Sadly there was nowhere in sight where I could pitch my tent due to the rocky terrain and the sloping ground. A shame really as it was a sheltered spot out of the wind. I ventured back out of the lake area and investigated the area around the old managers house, eventually settling on a flat spot which although it looked exposed was strangely out of the worst of the wind.
Once the tent was pitched I made myself a cup of tea and had a couple of muesli style bars and proceeded to have a wander about and take some photos of the quarry with the setting sun.
The temperature had now dropped considerably so I quickly scoffed down my dinner of Adventure foods vegetable hotpot accompanied by more tea whilst admiring the view towards Kings Tor.
With the sun dropping behind the distant horizon I popped on my Christmas lights and contemplated the long cold evening ahead of me.
It was now quickly approaching -3 degrees Celcius so I changed into my mammut liskamm advanced jacket and climbed into my tent leaving the now creepy dark ruins out of sight.
With a hot Whisky toddy in my thermal mug and some chocolate and peanuts to snack on, I watched a couple of documentaries on ascending mount Everest, which probably wasn’t the best type of programme to watch considering the conditions outside. Regardless of this I was warm as toast in my sleeping bag and by about nine o’clock I was fast asleep.
I awoke around seven in the morning and amazingly I’d had a great nights sleep and hadn’t at any point felt cold, popping my head out of my tent I was treated to a glorious sunrise.
From the looks of things it had been a cold night and my tent was frozen solid on the outside with a fair bit of condensation on the inner.
I had myself a hot cup of tea and decided against breakfast in favour of some chocolate. It was only an hours walk to the car where I would soon be in Princetown, where a fried breakfast awaited at the Fox Tor cafe. So I sat with my tea for ten minutes and then packed my rucksack.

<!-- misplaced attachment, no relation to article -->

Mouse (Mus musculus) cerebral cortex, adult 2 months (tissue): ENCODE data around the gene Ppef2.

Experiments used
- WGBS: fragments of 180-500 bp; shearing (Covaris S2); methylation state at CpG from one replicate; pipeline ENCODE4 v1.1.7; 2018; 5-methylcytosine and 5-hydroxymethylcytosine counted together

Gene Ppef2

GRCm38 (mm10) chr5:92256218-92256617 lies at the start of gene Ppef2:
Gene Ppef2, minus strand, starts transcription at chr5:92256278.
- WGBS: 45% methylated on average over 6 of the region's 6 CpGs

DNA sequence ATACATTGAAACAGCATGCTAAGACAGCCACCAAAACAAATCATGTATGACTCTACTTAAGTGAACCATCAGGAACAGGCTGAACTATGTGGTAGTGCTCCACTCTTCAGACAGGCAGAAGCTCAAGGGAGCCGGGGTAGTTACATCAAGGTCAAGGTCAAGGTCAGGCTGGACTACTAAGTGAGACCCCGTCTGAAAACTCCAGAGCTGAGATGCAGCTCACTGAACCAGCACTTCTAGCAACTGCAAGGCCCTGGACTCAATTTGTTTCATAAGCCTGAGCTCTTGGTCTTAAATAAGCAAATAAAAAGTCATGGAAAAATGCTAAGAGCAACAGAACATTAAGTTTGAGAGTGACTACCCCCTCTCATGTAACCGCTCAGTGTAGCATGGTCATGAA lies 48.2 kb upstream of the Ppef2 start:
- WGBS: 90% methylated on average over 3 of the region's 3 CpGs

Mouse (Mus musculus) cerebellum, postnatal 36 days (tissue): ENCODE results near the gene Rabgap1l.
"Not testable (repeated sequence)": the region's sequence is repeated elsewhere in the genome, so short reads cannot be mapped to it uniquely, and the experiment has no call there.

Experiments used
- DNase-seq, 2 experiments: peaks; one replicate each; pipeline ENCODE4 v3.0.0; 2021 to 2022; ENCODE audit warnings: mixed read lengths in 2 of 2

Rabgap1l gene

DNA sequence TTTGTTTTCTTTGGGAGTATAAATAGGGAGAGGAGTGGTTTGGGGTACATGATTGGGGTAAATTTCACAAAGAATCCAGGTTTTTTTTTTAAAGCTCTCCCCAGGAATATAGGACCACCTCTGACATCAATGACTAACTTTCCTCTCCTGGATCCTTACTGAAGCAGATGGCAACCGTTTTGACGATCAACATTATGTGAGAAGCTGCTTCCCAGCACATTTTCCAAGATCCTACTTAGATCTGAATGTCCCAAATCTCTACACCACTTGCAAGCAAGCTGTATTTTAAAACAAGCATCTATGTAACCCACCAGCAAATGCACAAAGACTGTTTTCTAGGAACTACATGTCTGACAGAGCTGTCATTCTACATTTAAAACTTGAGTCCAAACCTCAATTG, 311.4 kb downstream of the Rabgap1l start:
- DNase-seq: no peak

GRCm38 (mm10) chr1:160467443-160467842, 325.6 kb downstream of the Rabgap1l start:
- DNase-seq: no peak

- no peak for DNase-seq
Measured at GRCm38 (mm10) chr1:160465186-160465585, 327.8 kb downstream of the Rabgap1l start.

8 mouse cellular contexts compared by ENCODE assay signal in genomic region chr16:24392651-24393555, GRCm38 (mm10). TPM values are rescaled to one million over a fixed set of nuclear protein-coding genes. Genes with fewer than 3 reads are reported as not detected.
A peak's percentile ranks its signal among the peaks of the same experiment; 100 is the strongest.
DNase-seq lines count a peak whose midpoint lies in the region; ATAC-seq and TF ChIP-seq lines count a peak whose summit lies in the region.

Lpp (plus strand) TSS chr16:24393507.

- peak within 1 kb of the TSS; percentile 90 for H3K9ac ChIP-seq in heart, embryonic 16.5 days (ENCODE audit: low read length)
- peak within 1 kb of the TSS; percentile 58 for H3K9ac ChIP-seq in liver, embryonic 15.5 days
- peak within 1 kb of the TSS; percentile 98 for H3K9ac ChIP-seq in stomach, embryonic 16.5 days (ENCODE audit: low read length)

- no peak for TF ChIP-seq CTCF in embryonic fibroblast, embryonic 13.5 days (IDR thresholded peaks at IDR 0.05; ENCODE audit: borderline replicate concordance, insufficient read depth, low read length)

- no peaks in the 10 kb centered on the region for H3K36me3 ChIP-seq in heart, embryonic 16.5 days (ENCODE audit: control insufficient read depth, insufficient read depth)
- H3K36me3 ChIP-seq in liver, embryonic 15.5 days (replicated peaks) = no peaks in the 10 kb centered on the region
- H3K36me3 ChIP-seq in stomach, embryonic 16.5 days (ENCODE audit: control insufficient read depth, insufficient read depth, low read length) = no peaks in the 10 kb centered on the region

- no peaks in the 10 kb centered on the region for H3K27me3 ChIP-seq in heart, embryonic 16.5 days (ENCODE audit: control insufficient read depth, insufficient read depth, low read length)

Having struck camp I carried out my usual routine and ensured that I had left no trace of my stay, other than a tent shape in the snow.
It was a crisp morning and the old railway track was slippery with last nights dusting of snow which had now turned to ice.
On the stroll back to princetown I stopped to investigate the snow covered ruins of a bronze age prehistoric settlement. These long abandoned settlements litter the moor, but I always take the time to have a look at remains of our ancestors homes. Although hard to make out in the images below, the granite hut circles are all that remain and they lay in abundance, this was obviously a once thriving community.
I was soon back at the car and within half an hour I was tucking into a great breakfast, better than anything out of a foil bag that I usually have in the morning.
After breakfast and a gallon of tea I joined the rush hour Dartmoor traffic and was home within a few hours.
So that was my last wild camp of 2017 and I’m hoping next year brings many more adventures..